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Smallholders and value chains: a winning formula

Press release - Wageningen, 19 February 2015

February 19, 2015

Value chains are crucial to transforming agriculture in developing states. As value chains become more inclusive, small-scale farmers can gain access to previously inaccessible markets, receive important information to improve cultivation techniques or benefit from new sources of financing. The Technical Centre for Agricultural and Rural Cooperation (CTA) and the Food and Agriculture Organization of the United Nations (FAO) teamed up to investigate 18 value chains in 11 African, Caribbean and Pacific countries. The aim was to identify and describe practices and structures best suited to ensure commercial and environmental sustainability and the inclusion of smallholder farmers.

opportunities-for-agricultural-value-chains-in-ACP-countries2Opportunities for sustainable, green and inclusive agricultural value chains in ACP countries, jointly published by CTA and FAO, summarises the findings of the case studies and draws lessons for the successful development of sustainable value chains and pitfalls to be avoided.

The value chains featured in the book were all set up through private sector initiatives. They revolve around the output of a single crop or livestock product in a single country and, in most cases, involve exporting at least part of the output.

Some case studies examine recent developments in long-established value chains, such as cocoa in Cameroon, pineapples in Ghana, sugar in Uganda, tea in Kenya, citrus in Belize and mangoes in Haiti. Others focus on enterprises that were established relatively recently to compete with imports or with existing enterprises. These include eggs in Jamaica, milk in Kenya and cocoa in Grenada. In the Pacific, new value chains are described for taro and papaya, which were set up to take advantage of unexpected markets.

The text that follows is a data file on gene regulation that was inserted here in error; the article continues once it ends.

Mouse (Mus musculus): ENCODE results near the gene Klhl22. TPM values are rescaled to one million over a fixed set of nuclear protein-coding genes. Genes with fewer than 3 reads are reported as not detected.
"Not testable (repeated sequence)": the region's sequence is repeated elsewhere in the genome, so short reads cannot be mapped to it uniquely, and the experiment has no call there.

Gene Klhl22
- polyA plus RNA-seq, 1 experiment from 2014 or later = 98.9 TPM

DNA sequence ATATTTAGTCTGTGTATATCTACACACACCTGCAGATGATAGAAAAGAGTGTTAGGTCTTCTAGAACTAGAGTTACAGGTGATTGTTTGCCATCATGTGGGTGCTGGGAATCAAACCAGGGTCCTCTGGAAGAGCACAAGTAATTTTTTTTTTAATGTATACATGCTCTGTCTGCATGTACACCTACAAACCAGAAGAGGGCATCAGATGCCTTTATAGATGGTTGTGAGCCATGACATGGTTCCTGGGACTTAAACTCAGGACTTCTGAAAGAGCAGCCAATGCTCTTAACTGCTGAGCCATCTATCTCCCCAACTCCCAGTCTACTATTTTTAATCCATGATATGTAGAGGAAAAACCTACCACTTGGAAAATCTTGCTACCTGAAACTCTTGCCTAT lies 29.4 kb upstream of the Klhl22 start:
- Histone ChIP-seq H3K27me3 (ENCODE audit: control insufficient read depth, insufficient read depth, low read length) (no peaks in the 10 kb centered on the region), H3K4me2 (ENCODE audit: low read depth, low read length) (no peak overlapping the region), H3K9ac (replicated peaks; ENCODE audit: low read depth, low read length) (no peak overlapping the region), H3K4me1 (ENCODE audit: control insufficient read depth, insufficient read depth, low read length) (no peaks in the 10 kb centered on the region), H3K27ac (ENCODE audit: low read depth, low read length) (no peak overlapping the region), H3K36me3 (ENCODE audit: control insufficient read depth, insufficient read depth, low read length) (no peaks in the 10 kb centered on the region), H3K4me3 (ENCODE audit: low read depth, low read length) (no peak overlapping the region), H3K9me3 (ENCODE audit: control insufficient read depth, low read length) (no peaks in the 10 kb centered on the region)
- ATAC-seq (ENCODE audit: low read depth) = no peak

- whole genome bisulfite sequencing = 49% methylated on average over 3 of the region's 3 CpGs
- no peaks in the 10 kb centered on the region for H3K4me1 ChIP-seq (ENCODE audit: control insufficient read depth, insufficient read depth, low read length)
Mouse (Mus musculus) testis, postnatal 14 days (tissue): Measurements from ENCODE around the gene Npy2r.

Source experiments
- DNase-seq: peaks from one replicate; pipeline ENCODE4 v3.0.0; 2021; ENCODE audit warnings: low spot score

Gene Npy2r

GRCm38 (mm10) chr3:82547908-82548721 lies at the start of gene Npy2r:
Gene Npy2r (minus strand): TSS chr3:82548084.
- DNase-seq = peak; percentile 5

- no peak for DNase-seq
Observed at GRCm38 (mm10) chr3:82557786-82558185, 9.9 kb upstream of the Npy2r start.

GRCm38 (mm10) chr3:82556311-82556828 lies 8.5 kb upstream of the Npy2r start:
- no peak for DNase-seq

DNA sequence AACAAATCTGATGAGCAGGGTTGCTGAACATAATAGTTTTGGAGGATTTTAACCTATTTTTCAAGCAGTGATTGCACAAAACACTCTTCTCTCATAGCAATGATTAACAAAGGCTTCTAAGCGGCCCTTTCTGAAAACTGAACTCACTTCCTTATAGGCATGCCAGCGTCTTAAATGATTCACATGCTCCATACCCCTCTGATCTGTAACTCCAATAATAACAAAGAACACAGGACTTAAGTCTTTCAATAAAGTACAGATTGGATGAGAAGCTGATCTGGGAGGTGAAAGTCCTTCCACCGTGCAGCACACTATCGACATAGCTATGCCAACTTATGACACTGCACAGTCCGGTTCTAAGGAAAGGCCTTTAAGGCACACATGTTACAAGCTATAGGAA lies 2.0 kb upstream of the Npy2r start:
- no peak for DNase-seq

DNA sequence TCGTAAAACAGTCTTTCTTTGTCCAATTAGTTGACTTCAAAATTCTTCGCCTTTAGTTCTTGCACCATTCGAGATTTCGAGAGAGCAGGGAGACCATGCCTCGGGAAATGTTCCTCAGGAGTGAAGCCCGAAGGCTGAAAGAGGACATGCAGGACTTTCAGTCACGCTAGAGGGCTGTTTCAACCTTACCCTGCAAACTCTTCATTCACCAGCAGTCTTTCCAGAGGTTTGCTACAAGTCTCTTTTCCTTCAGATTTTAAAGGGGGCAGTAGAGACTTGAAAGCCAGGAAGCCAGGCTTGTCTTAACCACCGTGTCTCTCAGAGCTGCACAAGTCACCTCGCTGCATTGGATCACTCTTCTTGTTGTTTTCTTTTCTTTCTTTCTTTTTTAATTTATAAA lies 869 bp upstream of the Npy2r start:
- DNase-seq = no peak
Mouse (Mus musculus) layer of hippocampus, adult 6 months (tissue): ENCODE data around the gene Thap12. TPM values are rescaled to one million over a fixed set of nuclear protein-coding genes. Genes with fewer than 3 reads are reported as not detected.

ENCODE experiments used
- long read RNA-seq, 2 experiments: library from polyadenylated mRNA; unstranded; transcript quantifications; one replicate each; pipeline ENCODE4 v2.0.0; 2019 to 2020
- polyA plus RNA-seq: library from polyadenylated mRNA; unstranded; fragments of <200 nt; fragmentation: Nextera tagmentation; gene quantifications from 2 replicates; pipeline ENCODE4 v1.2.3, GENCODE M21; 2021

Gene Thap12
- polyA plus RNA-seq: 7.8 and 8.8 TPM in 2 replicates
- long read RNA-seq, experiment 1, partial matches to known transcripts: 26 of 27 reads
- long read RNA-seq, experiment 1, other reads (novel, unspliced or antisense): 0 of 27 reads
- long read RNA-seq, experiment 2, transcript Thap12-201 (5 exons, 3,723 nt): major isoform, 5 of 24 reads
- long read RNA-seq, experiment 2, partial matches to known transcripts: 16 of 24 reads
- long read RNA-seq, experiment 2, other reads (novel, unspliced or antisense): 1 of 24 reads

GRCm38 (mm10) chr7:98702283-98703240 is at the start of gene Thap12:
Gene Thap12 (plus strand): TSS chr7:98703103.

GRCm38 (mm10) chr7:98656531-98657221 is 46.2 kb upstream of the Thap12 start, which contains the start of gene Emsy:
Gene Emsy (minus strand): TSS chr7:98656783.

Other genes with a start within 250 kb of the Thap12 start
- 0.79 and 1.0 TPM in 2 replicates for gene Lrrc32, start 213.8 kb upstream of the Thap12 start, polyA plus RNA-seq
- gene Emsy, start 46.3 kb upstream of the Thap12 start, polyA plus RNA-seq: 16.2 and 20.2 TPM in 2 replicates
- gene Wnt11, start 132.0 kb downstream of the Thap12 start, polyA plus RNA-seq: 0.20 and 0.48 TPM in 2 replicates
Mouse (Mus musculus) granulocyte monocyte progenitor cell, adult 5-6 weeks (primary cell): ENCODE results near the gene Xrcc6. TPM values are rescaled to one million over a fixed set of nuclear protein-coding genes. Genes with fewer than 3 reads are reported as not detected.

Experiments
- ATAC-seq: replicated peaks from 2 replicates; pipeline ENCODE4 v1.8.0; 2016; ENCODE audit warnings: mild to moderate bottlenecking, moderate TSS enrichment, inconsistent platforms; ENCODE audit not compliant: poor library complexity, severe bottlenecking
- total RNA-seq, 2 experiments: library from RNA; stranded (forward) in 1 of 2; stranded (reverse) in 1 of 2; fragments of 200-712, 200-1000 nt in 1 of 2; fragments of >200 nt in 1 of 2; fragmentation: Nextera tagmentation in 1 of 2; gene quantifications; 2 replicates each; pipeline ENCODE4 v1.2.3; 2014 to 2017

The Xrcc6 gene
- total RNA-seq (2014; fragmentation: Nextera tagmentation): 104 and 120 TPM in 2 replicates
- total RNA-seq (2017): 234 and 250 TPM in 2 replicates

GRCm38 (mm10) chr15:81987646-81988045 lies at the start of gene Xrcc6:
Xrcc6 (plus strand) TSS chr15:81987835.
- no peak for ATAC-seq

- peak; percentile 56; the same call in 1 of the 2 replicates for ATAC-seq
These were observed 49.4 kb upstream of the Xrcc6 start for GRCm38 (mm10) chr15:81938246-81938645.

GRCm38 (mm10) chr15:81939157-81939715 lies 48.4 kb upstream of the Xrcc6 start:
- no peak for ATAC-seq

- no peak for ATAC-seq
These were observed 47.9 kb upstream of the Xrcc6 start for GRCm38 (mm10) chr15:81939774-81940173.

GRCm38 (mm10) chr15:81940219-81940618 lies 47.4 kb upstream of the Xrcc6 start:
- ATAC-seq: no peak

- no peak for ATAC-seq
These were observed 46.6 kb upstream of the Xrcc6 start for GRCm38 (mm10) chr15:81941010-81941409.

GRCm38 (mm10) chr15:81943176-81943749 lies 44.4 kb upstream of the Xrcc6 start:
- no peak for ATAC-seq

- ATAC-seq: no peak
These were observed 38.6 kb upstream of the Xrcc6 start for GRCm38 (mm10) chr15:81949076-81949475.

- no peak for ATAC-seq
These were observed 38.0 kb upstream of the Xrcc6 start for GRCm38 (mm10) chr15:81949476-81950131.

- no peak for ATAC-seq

Contract farming arrangements with smallholders is a formula that receives detailed scrutiny, including the case of rubber producers in Liberia, maize farmers in Ghana and hot pepper growers in Jamaica. Also examined is how linking producers to services such as quarantine treatment can help them to export products and how partnerships, for example with NGOs, can help isolated producers to overcome production and processing hurdles and tap new markets.

The studies reveal that the integration of farmers into value chains can have mutually beneficial outcomes for the farmers themselves and for other value chain participants, making a strong case for linkages between input suppliers, producers and players involved in processing and marketing.

It also emerges that environmentally friendly approaches, such as non-polluting measures to increase yields, are most successful when driven by market forces. Backed by certification, green measures can raise the sales prices of a raw product and products derived from it.

There is encouraging news for small-island Caribbean and Pacific countries, despite the special challenges they face of high production costs due to lack of economies of scale. Several success stories show that it is possible for these small states to export agricultural commodities and to fully benefit from market globalisation.

Opportunities for sustainable, green and inclusive agricultural value chains in ACP countries
By M J Westlake
Based on case studies by V Antwi, R Best, K S Pacific & P Wagubi
CTA/FAO, 2015
Available and downloadable from CTA publications website.

For more information, please contact:
Stéphane Gambier
Tel.: +31 (0)317 46 71 79